3 Reasons Why Entomophagy is a Sustainable Food Source

As the global population grows, so does the demand for food and feed. Traditional food supply chains rely heavily on cattle, pigs, and chickens, which have a high impact on the environment due to their contribution to greenhouse gases and their use of natural resources. 

In contrast, producing insects for food can lower the food industry’s impact on the environment. Rearing edible bugs uses considerably fewer resources, including less land and water to produce their feed. By incorporating edible insects into our diets, we can make a positive impact on the environment and help fight against climate change. 

The Growing Market for Edible Insects 

In an effort to combat the negative impact of traditional livestock on the environment, there is a growing interest in edible insects as a sustainable food source. With the global population expected to reach 9.8 billion by 2050, producing insects for food is becoming more and more appealing due to their significantly lower usage of natural resources and emission of greenhouse gases. 

How Insects are a Nutritional Food Source 

Most people in the western world might not be inclined to add insects to their diet, but in many other parts of the world, they are a common and popular food source. In fact, according to the Food and Agriculture Organization of the United Nations (FAO), over 2 billion people worldwide eat insects regularly.  

Though the thought of consuming insects may seem unappetizing to some, there are a variety of flavors and dishes to explore with these critters, as well as the added health benefits they offer. Bugs are a great source of protein, vitamins, and minerals that can provide myriad health benefits to those who eat them. 

Delicious & Nutritious Edible Insects

Start your sustainable health journey with edible insects. There are plenty of options and even more ways to incorporate them in your diet.

3 Ways Insect Farming Reduces the Carbon Footprint of Food Production 

Conventional food supply chains require high inputs of energy, water, and other resources, which in turn results in greenhouse gas emissions, land degradation, and water pollution. The use of chemical fertilizers, pesticides, and other agrochemicals further exacerbates environmental problems. 

Additionally, the transportation of food over long distances further increases carbon emissions. Deforestation caused by land-use change for agriculture, especially for the production of meat and dairy products, also contributes to climate change.  Not to mention the expansion of industrial-scale, monoculture farming has led to soil degradation and biodiversity loss. So, how does insect farming help?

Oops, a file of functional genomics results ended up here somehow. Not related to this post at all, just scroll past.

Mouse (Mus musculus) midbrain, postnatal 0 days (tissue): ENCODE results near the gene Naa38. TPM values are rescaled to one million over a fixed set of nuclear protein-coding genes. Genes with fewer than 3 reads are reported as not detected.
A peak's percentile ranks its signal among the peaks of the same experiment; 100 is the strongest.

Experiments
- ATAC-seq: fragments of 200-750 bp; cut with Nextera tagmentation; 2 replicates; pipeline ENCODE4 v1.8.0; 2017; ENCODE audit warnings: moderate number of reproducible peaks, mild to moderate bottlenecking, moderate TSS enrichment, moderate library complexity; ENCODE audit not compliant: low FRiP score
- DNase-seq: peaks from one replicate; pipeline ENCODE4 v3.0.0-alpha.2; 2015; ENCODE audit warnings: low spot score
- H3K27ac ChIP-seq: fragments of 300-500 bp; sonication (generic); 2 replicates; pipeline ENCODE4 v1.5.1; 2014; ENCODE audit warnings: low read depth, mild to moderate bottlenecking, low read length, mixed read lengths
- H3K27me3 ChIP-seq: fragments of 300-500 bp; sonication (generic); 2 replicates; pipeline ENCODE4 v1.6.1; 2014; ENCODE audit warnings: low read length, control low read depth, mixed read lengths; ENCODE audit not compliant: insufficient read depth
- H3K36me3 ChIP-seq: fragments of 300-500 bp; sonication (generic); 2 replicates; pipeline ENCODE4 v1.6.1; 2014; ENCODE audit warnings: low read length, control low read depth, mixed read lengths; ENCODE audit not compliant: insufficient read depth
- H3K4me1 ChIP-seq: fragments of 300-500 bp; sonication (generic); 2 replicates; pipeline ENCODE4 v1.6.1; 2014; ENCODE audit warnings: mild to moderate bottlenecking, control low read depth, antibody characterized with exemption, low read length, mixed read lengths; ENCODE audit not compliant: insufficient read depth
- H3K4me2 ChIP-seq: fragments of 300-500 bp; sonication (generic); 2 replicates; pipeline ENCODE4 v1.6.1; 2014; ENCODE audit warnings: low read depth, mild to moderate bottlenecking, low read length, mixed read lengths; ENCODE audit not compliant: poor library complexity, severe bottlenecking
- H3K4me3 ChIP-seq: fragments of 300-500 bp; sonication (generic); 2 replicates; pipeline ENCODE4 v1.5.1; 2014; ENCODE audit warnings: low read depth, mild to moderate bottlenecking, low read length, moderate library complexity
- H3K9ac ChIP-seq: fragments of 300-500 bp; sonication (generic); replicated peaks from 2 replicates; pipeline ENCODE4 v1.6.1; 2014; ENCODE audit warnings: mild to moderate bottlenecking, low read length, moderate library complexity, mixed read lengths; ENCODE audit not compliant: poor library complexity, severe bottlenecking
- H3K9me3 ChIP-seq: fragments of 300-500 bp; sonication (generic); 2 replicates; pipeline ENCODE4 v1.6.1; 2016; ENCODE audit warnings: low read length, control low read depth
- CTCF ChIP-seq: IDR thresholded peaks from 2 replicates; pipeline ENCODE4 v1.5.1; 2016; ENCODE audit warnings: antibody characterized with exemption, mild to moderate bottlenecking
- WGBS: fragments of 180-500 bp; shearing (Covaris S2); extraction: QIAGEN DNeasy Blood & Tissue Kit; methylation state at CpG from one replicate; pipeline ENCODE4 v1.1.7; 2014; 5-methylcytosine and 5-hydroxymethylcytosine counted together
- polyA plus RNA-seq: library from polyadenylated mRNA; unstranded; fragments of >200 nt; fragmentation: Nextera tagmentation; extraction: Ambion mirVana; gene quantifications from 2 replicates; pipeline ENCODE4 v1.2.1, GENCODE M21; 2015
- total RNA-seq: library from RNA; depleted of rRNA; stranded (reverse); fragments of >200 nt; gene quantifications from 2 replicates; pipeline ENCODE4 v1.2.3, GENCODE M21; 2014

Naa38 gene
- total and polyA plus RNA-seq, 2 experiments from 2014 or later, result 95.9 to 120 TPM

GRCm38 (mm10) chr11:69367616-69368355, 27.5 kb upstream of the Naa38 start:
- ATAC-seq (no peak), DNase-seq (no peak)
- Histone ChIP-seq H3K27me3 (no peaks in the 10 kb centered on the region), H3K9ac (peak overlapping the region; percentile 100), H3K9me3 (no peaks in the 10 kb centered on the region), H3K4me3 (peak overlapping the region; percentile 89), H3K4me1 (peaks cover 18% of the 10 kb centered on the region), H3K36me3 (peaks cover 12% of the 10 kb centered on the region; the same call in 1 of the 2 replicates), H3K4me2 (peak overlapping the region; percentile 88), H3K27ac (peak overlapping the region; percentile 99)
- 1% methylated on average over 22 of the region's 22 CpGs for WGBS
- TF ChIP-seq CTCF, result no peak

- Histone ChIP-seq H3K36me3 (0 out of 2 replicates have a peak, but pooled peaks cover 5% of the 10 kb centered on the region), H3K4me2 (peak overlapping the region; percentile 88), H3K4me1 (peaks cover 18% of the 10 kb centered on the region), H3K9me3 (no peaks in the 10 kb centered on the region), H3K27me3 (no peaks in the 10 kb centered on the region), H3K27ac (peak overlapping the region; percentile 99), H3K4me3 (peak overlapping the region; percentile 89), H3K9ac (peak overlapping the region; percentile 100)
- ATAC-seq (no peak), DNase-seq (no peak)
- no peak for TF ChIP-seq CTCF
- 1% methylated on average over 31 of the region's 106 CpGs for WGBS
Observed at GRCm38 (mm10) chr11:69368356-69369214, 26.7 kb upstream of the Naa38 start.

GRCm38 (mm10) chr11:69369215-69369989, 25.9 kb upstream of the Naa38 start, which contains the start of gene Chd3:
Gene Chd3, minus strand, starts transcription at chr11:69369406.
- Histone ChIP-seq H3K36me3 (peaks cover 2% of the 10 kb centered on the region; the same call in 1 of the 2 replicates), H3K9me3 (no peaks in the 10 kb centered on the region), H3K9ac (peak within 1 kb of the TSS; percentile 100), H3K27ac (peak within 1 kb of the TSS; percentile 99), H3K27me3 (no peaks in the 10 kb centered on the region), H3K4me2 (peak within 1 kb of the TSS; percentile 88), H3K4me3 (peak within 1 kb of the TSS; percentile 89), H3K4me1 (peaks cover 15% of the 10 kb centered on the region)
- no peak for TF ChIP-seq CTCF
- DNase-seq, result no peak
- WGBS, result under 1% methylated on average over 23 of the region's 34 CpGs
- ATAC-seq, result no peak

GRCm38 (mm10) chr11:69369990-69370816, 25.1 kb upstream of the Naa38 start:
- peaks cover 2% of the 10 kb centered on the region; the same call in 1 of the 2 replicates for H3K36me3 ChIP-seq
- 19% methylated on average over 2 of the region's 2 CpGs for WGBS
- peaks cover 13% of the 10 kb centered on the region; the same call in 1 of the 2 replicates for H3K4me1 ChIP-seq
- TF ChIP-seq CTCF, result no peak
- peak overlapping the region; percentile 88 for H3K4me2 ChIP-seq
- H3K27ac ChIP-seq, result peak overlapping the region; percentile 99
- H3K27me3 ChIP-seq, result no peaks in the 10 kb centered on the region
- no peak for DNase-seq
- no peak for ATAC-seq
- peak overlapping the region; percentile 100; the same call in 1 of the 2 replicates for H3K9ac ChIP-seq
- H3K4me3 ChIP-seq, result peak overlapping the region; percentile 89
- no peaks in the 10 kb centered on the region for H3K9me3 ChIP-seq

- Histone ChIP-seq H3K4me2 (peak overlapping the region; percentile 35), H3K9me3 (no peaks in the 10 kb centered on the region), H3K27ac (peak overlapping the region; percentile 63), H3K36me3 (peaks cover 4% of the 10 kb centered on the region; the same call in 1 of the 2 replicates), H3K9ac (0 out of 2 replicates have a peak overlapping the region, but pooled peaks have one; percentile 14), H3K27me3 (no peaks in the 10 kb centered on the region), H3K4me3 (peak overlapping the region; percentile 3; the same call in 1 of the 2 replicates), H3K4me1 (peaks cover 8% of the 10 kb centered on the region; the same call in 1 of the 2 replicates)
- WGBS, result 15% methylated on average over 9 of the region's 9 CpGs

1. Low Greenhouse Gas Emissions  

Insect farming emits fewer greenhouse gases compared to traditional sources of animal protein. For example, mealworms, crickets, and locusts emit around 100 times less greenhouse gases than pigs and cattle. This is because insects have a much lower metabolic rate than mammals, such as cows or pigs. This means they produce less methane, which is a potent greenhouse gas that contributes to the warming of the planet. 

Insect farming also produces less ammonia, which is another harmful gas associated with livestock production. Additionally, it can be done on a smaller scale than traditional livestock farming, which means it can be done closer to urban areas. This can help reduce the carbon emissions associated with transportation, storage, and distribution of food. This also means that the food can be fresher and have a lower carbon footprint. 

2. Less Land and Resources Needed 

Rearing edible bugs is an excellent alternative to traditional livestock farming as it requires fewer resources to produce the same amount of protein. For instance, it takes approximately 2,000 gallons of water to produce one pound of beef, while the same amount of crickets requires only one gallon of water. 

Additionally, bug farming requires less land and energy, making it an eco-friendly option. It is estimated that insect farming can produce up to 100 times more protein per acre of land than traditional livestock farming. This is because insects are much more efficient at converting feed into protein than traditional livestock. 

3. Reduced Waste 

Insects feed on organic waste such as vegetable scraps, which can reduce the amount of waste that goes to landfill. Moreover, certain insect species can be used as animal feed or aqua feed, replacing fish meal which is becoming increasingly scarce and expensive. This transforms low-value organic by-products into high-quality food or feed. They are also less likely to transmit diseases to humans and animals, as they are less closely related to mammals. 

The Bottom Line 

Insect farming is not only a sustainable alternative to conventional meat production, but it also has a low environmental impact. Compared to livestock farming, insect farming requires less land, water, and feed, and generates lower greenhouse gas emissions. 

With the growing demand for protein, it’s essential to consider sustainable methods of rearing edible insects that require fewer resources than conventional livestock farming. Overall, insect farming is a promising way to reduce the carbon footprint of food production while meeting the growing demand for protein. 

Start Your Sustainable Food Journey

Crickets? Grasshoppers? Mealworms?

Check out our selection of edible insects and start whipping up nutritious and sustainable meals!

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